One of the paradoxes of American freedom is that no one needs to feel a sense of national responsibility. As long as we can hire an army and make a little fuss over them, no one else needs to do a thing except for themselves. The fact that almost anyone with a choice chooses not to serve their country in that way should tell us all something about the desirability of continuing with conflict as a model of interaction. So far, that message has been lost. We continue to dare each other to back up our positions with brawn. This great nation boils down to my great country club. Who let all these poor people breed? Didn't anybody tell them that if they won't work for nothing we won't employ them?
The problems are always somebody else's fault. The fact that some of the finger pointing has merit makes it even more complex and contentious.
The only hope the middle class might have had in the face of this is that the producers need consumers. But as the manufacturers build up poorer nations by sending factories over there, they also create customers. Those new consumers, nearer where the goods are produced, have a little less money than the residents of former industrial nations in decline, but the manufacturers will save a bundle on shipping.
Durable change is always evolutionary, not revolutionary. A cataclysm may alter things in the geological world, but human nature remains human nature. In years, perhaps decades, the developing nations will have caught up to the previously developed ones. Only then might we deal with the inequities between labor and management. But even that remains questionable. Several factors could keep the debate from proceeding. To name but a few:
1. Industrial development in less advanced countries could finish destroying the climate balance that makes life itself possible.
2. Some jackass could start a bigger war than has been fashionable recently. Wars are great economic engines, but when the environment is already delicately balanced the impact of major destruction could tip thing over the edge even more quickly than careless industrialism. Idiots trying to preserve the status of a nation in decline might be willing to make an "all or nothing, live free or die" effort to put their faction back on top or go down gloriously in the attempt. Similarly, idiots in one of the countries that was never great and has no industrial future might feel like detonating whatever they can get their hands on.
3. Governments in the formerly great world powers could crumble before their form of social stratification has had a chance to spread uniformly around the globe. If communication and transportation degrade, local customs and superstitions will regain their former power to promote xenophobia. English is the language of aviation. It didn't need to be English, but that's how it worked out. If the spread of one language falters, everyone who is interested has to pick up another one, should a single candidate emerge from the ruckus. Will it remain widespread if people don't do a lot of flying? We're not that far from xenophobia as it is. Take away the ability of people to mix and mingle and we're right back to eating or enslaving strangers who crawl ashore from shipwrecks. The cute ones we might have sex with first.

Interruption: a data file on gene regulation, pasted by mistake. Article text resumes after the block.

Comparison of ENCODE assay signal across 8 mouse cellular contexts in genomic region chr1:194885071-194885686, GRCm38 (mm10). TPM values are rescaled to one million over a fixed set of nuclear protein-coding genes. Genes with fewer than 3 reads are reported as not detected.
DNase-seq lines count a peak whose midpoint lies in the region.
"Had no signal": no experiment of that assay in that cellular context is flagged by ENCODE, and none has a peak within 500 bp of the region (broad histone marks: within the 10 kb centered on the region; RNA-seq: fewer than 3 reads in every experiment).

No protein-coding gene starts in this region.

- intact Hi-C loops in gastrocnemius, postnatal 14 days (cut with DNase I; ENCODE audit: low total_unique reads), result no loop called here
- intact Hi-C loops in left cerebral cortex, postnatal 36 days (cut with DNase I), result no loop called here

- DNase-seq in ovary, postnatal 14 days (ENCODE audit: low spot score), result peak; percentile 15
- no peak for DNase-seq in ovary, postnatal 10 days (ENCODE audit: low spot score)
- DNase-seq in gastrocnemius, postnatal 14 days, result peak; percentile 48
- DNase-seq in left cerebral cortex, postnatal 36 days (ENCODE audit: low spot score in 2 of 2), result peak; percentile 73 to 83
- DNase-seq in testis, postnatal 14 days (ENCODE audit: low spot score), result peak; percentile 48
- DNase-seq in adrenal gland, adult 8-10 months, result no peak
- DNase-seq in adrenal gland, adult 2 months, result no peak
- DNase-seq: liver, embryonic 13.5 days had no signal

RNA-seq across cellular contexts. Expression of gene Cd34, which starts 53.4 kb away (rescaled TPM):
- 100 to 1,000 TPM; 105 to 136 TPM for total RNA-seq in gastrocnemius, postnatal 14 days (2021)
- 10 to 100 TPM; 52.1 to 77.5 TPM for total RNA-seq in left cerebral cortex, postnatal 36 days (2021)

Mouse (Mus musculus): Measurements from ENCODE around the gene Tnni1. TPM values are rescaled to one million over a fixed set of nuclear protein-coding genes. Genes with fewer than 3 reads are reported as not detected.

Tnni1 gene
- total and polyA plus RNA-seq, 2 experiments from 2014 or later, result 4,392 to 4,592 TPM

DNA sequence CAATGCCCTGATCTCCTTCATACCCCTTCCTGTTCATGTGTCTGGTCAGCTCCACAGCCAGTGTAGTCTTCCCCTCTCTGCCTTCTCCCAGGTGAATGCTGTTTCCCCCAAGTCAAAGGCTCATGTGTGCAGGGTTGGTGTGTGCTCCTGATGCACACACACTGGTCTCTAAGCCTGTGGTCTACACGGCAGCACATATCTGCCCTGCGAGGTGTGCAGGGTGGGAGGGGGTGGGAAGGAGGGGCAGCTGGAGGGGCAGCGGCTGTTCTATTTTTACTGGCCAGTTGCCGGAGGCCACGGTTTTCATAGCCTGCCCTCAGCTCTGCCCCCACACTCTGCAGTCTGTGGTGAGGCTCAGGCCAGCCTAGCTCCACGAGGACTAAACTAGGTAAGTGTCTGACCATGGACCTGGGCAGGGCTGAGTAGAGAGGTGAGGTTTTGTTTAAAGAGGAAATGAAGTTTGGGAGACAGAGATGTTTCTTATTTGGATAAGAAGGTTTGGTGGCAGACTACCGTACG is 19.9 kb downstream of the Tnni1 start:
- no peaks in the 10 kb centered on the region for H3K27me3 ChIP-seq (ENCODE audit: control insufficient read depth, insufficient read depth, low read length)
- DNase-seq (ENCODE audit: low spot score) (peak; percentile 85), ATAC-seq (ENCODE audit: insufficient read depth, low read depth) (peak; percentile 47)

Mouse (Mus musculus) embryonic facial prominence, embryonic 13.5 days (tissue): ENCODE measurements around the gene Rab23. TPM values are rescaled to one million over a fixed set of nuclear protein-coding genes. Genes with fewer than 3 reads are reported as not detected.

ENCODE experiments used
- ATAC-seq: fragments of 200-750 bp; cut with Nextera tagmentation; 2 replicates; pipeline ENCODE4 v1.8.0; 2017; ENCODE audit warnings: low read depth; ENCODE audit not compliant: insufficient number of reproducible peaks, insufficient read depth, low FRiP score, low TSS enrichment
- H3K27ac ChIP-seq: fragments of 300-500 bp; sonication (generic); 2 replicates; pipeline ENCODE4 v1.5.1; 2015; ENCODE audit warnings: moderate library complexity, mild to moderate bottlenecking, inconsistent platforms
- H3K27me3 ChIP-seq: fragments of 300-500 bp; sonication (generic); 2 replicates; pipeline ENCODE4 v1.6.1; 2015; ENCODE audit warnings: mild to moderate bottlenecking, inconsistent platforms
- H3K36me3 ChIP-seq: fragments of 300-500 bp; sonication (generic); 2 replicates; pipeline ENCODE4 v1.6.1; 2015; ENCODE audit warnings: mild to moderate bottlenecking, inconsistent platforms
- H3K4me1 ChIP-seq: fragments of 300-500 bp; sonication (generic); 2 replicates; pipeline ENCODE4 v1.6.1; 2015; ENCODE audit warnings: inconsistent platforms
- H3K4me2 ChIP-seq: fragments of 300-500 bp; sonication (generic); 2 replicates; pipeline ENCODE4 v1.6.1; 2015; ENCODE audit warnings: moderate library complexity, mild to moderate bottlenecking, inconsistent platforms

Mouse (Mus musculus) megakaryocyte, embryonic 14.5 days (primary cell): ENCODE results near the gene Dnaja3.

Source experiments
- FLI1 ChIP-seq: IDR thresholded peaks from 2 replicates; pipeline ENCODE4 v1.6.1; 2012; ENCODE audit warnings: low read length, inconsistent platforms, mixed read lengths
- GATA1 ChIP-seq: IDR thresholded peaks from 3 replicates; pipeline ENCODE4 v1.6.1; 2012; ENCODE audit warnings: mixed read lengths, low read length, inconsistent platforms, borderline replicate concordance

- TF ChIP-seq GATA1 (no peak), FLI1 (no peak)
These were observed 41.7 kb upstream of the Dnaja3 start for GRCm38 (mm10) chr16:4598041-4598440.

Because everything you do makes a difference, but nothing you do matters, future generations (if any) will simply deal with whatever reality they inherit. If we go back to the level of the 17th Century, that's what the kids will breed in. That's the ultimate truth: if anyone is left to eat and screw, that's what they'll do. The rest is just ornamentation. No one planned in the long term to get us where we are. We're here because of a combination of short term goals and philosophies intended to be observed without end. That's not a long-term development plan.
No one explained this adequately when I was growing up. I doubt if too many people thought in these terms. I was taught short term planning and lifetime philosophies. Short term includes a whole human life span. Some people like to dwell on how brief that is (tick tock), but seldom go beyond the impact that has on retirement planning or how much time we get to spend hanging out with our friends and loved ones -- short term aspects again. Humans make a big deal out of themselves when, in geological terms, they're just a passing itch on the surface of the globe. This planet doesn't need us. Only we need us.
As far as national responsibility goes, we're better off without too insular a sense of national unity and purpose. Unfortunately, as national identity shifted to a particular flag waving above personal gain, we've been slow to accept the concept of the individual human living on the human planet and needing to take care of it. Too many of us have no sense of ownership or stewardship, depending on your inclination. Those who fear one-world government see only that. They recoil in revulsion from anything that looks like global leadership. And they are right to do so. Why should one-world government work any better than the many examples of messed up national, regional and local government? But we're stuck with each other. We'd better figure out how to balance all our competing wants before we are no longer able to meet our needs.
Evolution grinds slowly. It tends to hinge on physical characteristics. Species success depends entirely on creating future generations. We've got that down. Now we deal with the trickier problem of intellectual evolution. Signs of it are obvious. So are signs of resistance to it. The mere fact of an individual's existence and breeding readiness mean nothing to the future survival and prosperity of an idea. The idea needs minds in which to flourish. So humans, always cooking up something, keep experimenting. Because so much is theoretical, we argue and argue while physical effects of previous decisions continue to accumulate.